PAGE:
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How To Hire An Investment Adviser

By Jason Markum

Stock market investing is tricky and unless you have college training in finance and investment as well as massive investing experience, the chances are that you will make a serious mistake that can be devastating to your investments and therefore devastating to your future retirement.

Many people therefore look towards a stockbroker to get advice on how to pick the best stocks. What they don’t realize is that stockbrokers are not licensed or trained to give stock advice, ironically. In fact, it’s a horrible conflict of interest to get advice from a stockbroker because they have a vested interest in getting you to buy and sell as much stock as possible… because every time you do they make a commission and that’s usually the only way they make money!

So what other options are there if you can’t get advice from a stockbroker? Tips from friends? Hardly!

No, the main option left to you is to hire an independent investment adviser or counselor. The problem with this is that most people are a little put off by investment advisers. The ones that really know what they’re doing seem very rich and professional and you may be a little timid in approaching them. Don’t be!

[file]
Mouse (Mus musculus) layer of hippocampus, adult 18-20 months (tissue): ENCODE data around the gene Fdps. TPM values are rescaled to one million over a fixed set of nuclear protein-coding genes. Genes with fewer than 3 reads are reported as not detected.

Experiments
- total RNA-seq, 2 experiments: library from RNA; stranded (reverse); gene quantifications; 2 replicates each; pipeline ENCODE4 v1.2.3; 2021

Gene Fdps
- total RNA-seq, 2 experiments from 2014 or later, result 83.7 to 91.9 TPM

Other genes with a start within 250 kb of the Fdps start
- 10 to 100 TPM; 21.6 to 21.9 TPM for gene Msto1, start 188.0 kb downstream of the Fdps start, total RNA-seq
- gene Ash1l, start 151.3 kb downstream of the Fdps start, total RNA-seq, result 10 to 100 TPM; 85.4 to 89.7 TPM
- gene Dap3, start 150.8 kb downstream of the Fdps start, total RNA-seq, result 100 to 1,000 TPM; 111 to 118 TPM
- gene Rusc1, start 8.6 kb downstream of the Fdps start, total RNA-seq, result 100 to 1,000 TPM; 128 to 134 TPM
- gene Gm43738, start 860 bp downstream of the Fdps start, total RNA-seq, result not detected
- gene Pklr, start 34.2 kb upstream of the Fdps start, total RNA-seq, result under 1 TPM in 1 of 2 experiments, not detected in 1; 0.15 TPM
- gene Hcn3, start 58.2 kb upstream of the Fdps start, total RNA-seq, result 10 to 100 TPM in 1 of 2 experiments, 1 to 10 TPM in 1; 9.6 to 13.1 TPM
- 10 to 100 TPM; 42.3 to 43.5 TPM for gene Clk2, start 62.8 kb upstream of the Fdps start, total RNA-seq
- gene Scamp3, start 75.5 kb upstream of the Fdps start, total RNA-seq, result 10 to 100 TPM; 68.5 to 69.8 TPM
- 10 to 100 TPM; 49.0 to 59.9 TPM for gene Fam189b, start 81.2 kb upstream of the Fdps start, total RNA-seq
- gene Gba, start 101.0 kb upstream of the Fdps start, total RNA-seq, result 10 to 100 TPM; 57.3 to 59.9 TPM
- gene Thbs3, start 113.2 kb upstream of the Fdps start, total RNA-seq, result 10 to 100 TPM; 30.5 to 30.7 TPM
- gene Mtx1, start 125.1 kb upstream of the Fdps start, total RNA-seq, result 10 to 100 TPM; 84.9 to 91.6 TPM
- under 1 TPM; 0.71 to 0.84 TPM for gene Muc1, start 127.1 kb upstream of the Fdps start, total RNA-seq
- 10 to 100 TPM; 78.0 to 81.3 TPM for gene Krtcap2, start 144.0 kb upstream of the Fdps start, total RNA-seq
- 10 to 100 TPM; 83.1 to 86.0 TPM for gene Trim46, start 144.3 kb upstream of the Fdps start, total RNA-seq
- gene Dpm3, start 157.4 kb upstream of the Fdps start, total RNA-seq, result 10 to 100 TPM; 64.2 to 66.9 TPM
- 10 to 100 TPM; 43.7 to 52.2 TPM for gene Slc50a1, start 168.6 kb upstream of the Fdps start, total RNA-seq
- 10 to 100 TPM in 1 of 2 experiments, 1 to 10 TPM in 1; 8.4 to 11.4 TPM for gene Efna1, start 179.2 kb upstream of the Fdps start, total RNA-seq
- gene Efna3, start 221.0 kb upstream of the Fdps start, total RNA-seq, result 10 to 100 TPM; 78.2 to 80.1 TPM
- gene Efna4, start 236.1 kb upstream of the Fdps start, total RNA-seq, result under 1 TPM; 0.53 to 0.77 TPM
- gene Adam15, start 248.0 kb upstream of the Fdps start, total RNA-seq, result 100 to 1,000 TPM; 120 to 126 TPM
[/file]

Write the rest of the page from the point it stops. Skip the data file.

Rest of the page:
Think of it as nothing more than hiring a new employee who works outside of your office. That’s really all they are! Use the same judgment and determination you would use to hire any employee when hiring an investment adviser

In the old days you had to be extremely rich in order to hire an investment adviser These days though, with the advent of computers and Internet technology it’s easier for advisers to take on clients with much lower net worth’s. Today advisers are willing to take on clients who have as little as $200,000 in assets to invest.

If you don’t have this much money at the moment, then I’m afraid there’s not many options for you. If you fall into this category, then your best bet is to purchase a simple broad stock market index fund like an S&P 500 fund that attempts to mirror the broad stock market as a whole. Using monthly automatic purchases, that take advantage of the law of averages, you can expect a return of between 6% and 8% per year on such index funds over time since this is the historic return of the stock market year after year.

When choosing an investment adviser there are three groups of counselors to avoid. The first are the one-man firms, in our interconnected global world you need a group of advisers; no one man or woman is going to have the expertise in the variety of areas you will need.

The next group to avoid are bank trust departments because they are often run by low level employees or by committee. Anybody with real talent in this area quickly leaves to get a much higher paying job elsewhere.

Finally stay away from brokerage firms such as the one your stockbroker works for. They usually give advice based on research that’s generated within their firm and also tend to push investments that are sold by their own company which is a conflict of interest you want to avoid.

So there you have several tips on finding the right investment adviser.

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